The fact that you are “up and about” answers this one.
According to futurist David Zach, we’re both walking, talking, real-world proof that our ancestors consistently looked ahead to the future with hope in their hearts.
I do think that if Zach knew my grandparents, he’d be forced to acknowledge that the power of prayer and keeping one’s “fingers crossed” often helped keep that hope alive.
For sure, my brothers and I – over the course of two and a half decades – probably caused my grandparents to re-assess their optimistic view of the future many times.
But the misbehavior of my younger brothers aside, Zach is right.
The hope our ancestors had for the future is a primary contributor to the success and lifestyles we enjoy today… and now we’re similarly duty-bound to pay-it-forward to support and encourage the next generation.
Seven months ago, I wrote about his insightful presentation at NSPRA 2000 in San Antonio.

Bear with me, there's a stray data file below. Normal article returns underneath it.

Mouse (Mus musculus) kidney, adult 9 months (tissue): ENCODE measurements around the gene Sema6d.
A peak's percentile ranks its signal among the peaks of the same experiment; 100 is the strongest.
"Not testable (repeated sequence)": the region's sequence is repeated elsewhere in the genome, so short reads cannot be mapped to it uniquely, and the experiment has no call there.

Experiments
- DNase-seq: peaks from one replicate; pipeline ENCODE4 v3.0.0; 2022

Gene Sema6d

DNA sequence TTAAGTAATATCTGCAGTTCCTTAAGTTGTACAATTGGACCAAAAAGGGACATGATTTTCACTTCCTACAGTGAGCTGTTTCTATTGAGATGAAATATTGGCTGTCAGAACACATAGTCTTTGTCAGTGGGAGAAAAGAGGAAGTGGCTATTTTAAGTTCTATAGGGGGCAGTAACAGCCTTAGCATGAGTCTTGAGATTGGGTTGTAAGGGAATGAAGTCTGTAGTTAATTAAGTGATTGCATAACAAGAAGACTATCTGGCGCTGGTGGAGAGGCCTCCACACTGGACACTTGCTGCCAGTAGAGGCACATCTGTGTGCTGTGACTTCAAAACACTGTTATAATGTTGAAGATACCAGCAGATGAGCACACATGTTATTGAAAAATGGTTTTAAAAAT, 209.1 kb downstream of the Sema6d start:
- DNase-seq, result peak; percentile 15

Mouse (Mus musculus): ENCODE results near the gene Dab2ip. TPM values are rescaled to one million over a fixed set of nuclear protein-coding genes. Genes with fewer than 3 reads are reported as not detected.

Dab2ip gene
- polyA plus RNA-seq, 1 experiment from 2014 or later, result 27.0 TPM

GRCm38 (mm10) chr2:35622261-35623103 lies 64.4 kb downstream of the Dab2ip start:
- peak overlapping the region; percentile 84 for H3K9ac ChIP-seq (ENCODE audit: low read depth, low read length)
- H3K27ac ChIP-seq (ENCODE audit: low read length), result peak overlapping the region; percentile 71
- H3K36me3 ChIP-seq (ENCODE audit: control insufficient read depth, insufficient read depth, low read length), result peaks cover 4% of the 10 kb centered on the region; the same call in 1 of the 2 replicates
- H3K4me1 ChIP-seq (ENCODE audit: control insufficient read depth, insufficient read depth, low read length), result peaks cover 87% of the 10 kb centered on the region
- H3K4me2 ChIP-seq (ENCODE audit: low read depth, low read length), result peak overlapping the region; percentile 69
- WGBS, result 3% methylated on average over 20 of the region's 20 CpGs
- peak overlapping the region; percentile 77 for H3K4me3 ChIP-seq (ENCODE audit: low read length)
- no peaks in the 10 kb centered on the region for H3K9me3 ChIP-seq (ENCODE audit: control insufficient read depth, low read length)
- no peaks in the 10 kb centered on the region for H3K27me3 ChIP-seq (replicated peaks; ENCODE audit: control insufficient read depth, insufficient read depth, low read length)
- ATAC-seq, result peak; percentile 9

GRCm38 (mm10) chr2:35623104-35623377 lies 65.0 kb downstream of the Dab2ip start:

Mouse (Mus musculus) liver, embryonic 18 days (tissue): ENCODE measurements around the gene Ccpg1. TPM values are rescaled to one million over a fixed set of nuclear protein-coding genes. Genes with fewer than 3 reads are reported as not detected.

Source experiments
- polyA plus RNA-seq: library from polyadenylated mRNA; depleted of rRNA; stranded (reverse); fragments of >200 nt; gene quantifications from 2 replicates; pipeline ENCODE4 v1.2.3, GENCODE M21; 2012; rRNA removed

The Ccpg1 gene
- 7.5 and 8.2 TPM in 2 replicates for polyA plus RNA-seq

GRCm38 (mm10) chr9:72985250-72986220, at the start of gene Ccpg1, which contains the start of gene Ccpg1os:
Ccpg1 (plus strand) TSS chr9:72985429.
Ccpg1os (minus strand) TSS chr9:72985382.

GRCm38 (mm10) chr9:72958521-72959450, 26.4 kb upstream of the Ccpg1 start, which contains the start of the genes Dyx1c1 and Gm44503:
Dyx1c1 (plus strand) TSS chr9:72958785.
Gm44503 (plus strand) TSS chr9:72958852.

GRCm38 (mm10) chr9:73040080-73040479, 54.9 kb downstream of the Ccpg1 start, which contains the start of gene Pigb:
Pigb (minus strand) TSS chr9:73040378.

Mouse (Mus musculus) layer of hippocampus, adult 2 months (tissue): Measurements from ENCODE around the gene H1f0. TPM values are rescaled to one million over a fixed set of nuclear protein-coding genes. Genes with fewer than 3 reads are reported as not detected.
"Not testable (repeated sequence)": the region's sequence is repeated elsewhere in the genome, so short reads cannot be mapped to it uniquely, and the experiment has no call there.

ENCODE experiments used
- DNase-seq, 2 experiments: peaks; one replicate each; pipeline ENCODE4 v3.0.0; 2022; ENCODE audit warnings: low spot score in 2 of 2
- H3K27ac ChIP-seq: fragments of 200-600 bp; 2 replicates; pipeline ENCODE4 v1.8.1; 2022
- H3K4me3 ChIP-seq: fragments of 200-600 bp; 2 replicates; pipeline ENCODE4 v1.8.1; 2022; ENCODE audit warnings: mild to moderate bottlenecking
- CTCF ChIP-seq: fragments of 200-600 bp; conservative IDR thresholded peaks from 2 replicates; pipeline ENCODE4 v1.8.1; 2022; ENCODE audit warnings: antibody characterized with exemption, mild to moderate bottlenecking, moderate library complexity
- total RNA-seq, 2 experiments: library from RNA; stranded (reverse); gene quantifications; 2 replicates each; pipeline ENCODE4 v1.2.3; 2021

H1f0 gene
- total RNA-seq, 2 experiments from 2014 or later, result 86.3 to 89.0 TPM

A few weeks after this I was lucky enough to score a copy of Zach’s book.
His keen quick peeks into a wide variety of topics have never failed to improve my thinking.
It was Worth Remembering – the future value of old ideas that jarred me into wrestling with the role our grandparents are still playing today.
Zach’s format offers an effective blend of old and new.
On every page, he highlights an old quotation or two, and then attaches his own commentary.
For example, he featured this quote from Arnold Bennett (1867-1931):
Pessimism, when you get used to it, is just a agreeable as optimism.
Then Zach mused:
People often ask, “Are you an optimistic futurist?” and I suspect that few would hire me if I wasn’t. Sure, I have my fears and doubts, but I believe that optimism is both practical and preferable and the virtue of hope is something of a moral imperative. If people of the past still held hope through all of the trials (they must have, because we are still here) then we must do the same.
Sounds good to me.
We don’t have to be the richest, the slimmest, or the wittiest to make a positive contribution to the future.
We just need to choose to be hopeful.
This I can do.
And it might even motivate me to “titlejack” Zach’s wonderful book and write one of my own –
Hardly Worth Remembering.